by Chris Tusa

What I want most is you
gone, to hear each splintered board
creak beneath you
as you drift across the porch,
keys jingling in your pocket,
the exhaust from your pickup
rising like a voice.

No wonder, after you’ve left,
I spend my day wandering
the house, picking up
the pieces of your words?
No wonder, after you’ve finally gone,
I sit for hours on the porch
watching your footprints
fill with rain.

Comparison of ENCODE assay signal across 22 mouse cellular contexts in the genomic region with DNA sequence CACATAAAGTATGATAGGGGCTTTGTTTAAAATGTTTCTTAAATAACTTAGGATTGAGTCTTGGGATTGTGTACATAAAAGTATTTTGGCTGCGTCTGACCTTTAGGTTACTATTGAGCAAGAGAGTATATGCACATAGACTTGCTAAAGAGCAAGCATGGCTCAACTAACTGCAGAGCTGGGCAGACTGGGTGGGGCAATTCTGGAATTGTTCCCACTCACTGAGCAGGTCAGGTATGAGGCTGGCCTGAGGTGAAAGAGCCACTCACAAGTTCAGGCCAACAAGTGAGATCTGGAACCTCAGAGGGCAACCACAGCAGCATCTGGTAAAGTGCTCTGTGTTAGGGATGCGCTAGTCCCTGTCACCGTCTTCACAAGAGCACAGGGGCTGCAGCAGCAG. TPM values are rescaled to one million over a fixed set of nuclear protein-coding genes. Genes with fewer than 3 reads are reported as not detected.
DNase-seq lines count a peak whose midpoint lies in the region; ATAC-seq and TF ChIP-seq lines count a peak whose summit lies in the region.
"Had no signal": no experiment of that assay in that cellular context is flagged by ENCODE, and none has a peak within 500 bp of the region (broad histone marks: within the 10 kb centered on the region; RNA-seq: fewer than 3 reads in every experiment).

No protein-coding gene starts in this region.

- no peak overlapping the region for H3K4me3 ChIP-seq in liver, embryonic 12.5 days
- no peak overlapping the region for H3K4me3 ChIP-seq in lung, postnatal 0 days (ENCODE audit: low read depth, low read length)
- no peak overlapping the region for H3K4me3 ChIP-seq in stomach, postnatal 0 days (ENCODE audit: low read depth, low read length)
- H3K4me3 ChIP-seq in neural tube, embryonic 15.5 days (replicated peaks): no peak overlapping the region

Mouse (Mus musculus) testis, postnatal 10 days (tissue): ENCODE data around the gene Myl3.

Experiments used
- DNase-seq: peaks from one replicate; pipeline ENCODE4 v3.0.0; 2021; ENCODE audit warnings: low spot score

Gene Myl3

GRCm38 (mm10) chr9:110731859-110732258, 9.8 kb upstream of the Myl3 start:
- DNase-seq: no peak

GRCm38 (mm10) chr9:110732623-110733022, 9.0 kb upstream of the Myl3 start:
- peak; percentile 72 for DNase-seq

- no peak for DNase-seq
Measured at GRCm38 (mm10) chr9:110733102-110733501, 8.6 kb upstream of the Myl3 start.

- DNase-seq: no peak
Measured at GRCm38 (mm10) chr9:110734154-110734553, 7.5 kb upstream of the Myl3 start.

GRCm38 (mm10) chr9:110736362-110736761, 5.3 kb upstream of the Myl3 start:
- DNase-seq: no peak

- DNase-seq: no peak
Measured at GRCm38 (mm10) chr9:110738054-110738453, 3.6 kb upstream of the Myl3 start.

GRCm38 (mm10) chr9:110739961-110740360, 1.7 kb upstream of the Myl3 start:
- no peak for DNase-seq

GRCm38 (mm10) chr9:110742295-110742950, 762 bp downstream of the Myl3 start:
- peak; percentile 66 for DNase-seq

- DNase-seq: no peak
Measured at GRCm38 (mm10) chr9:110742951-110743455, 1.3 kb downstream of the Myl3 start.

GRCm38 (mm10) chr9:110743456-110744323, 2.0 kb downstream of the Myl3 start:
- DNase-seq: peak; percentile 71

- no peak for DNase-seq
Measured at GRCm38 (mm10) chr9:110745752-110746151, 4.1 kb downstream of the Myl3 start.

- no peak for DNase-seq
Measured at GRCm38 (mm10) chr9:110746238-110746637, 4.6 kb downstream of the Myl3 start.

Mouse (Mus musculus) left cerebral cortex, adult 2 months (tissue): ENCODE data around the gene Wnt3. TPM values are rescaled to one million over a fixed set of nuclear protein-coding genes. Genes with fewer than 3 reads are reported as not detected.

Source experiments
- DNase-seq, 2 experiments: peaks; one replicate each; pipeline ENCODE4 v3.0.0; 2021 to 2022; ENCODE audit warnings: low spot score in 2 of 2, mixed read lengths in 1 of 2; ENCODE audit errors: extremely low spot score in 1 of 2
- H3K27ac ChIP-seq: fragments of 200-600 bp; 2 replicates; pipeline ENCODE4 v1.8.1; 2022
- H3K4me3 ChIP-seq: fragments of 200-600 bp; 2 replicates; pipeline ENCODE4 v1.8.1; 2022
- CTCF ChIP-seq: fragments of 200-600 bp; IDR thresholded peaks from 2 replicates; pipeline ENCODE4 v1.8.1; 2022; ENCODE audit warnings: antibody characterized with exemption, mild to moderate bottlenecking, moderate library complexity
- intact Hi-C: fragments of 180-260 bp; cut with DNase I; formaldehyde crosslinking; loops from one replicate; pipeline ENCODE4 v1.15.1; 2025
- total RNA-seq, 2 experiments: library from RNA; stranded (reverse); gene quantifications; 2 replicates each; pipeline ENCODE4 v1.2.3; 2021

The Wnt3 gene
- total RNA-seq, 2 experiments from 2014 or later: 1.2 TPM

CHRIS TUSA was born and raised in New Orleans. He holds a B.A. in English, an M.A in English, and an M.F.A. in Creative Writing from the University of Florida. He teaches in the English Department at LSU and acts as Managing Editor for Poetry Southeast. With the help of a grant from the Louisiana Division of the Arts, he was able to complete his first chapbook of poetry, Inventing an End. His debut novel, Dirty Little Angels, was published by The University of West Alabama in March of 2009. His debut collection of poems, Haunted Bones, was published by Louisiana Literature Press in 2006. His work has appeared in Connecticut Review, Texas Review, Prairie Schooner, and others.